Single Family Home prices fell an astounding 14% in March from 2007, while consumer confidence breached a 16 year low this month. The S&P Case-Shiller housing composite index of 20 cities from today showed prices of previously owned homes fell 2.2 percent in March, continuing their descent. You'd think this would be a bad year for the homebuilders, right?
Just like we saw with the amazing opportunity in financials earlier in the year (which is perhaps to be revisited at these levels again), the stocks were punished so severely that the valuations in virtually any context began to look absurd. This dichotomy with housing stocks is now normalizing itself, as new home sales actually started to show a glimmer of hope this month. In a year with headlines like this, year to date, Hovnanian (NYSE:HOV) up 11% and Orleans (OHB) is up 33% vs. a loss for the S&P of 5.7%. HOV was up close to 4% today alone.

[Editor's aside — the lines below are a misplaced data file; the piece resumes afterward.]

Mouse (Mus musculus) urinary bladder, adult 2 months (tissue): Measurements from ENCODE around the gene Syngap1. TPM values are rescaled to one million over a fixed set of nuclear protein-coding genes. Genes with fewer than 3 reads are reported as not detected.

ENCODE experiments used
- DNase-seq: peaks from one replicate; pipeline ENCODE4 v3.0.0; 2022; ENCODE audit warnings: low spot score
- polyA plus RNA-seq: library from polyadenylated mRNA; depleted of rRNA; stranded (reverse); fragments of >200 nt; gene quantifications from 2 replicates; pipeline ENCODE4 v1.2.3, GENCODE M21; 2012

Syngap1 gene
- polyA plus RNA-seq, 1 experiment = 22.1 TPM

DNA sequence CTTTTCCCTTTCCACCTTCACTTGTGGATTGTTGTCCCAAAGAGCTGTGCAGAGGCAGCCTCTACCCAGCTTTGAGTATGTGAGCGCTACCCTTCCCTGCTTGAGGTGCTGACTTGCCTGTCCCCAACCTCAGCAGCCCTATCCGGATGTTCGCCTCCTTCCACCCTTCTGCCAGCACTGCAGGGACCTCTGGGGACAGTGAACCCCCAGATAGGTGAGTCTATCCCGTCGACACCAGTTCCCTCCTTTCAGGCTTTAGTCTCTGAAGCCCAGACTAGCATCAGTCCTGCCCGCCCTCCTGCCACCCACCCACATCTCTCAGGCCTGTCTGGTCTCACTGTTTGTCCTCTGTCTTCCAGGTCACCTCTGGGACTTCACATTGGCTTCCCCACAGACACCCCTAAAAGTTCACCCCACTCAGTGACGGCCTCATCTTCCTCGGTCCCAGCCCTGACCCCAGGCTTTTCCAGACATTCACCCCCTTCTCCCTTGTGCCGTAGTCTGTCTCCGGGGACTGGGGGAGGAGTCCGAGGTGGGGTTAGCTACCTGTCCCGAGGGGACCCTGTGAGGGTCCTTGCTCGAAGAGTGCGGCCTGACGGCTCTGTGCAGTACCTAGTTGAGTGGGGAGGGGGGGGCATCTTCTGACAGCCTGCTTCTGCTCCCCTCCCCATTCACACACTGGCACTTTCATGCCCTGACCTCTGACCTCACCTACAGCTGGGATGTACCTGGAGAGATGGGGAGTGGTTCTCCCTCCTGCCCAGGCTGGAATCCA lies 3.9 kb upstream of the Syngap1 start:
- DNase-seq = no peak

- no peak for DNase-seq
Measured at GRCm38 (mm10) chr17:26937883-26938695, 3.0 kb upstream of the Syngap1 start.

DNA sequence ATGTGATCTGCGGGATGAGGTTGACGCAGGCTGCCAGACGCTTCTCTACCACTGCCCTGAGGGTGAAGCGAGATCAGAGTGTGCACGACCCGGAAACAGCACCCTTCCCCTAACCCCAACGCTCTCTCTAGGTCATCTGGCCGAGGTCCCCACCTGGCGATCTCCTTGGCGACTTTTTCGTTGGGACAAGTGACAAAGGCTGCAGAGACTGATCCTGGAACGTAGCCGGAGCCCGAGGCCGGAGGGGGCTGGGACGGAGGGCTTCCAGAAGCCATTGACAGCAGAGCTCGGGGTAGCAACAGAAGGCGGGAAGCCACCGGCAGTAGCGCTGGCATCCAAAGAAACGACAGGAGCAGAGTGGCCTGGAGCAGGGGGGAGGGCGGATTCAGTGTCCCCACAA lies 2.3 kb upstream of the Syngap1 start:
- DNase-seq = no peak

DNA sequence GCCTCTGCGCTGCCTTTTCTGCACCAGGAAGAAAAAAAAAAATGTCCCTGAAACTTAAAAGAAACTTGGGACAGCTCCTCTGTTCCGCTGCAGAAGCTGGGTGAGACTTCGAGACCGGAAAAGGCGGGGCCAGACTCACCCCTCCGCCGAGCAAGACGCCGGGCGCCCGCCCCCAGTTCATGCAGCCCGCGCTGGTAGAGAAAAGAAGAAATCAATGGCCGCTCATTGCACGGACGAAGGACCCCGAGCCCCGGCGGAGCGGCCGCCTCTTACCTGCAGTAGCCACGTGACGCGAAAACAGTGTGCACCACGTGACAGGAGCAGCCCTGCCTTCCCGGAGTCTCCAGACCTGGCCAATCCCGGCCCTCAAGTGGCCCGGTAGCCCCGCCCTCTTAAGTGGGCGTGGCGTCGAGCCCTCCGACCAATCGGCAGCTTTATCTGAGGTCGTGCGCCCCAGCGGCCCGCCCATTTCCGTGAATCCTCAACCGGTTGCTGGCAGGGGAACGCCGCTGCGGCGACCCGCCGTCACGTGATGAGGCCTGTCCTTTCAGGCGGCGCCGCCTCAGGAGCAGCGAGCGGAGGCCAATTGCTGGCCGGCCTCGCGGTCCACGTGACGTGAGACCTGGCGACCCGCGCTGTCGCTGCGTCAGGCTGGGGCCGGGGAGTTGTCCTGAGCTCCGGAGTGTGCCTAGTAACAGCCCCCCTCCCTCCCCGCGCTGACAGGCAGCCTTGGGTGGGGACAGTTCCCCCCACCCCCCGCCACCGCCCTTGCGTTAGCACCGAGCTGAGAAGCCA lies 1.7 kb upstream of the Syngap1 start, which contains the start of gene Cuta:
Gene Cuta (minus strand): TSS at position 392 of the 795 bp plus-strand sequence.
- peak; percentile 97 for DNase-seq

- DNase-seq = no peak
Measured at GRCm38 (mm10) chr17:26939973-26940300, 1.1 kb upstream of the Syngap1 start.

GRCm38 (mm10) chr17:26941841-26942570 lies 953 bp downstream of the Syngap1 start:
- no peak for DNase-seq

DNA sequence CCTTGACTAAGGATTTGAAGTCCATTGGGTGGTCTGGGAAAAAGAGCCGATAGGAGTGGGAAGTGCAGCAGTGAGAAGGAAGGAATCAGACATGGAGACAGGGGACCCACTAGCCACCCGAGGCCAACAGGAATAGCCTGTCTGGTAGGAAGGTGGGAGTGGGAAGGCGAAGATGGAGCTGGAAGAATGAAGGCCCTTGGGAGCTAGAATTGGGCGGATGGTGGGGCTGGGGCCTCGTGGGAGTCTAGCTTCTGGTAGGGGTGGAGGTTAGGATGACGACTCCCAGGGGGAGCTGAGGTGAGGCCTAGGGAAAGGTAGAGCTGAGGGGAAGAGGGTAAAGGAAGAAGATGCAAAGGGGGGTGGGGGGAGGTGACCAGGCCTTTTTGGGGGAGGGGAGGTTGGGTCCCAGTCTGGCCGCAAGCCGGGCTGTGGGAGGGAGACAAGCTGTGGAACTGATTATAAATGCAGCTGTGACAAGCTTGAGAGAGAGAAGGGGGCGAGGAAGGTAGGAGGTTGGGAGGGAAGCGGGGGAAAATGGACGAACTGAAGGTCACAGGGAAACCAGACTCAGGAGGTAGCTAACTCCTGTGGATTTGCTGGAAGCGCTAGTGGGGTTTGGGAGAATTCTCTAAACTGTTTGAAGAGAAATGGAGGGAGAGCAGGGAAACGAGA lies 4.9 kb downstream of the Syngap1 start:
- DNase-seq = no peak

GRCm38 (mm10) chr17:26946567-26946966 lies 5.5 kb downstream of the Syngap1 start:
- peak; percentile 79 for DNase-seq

Case, the namesake of the Case-Shiller index actually stated today that said more auctions of foreclosed properties will hasten the reduction of inventories from record levels and may lead to a faster housing recovery.
"I think we're going to see some signs of life in the next few months,'' Case, an economics professor at Wellesley College in Wellesley, Massachusetts, said in an interview with Bloomberg Radio. "The market is beginning to clear somewhat. There is some good news in this.'' This is rather out of character for Case based on his past statements; perhaps he's on to something.
Could this be a catalyst for further jubilation in the housing stock sector? Some of the easy money has been made in housing stocks to date, but they are still sharply off their prior highs. While it is unlikely we'll see their all-time highs in the next few years, they can easily outperform if the housing market even begins to meet expectations.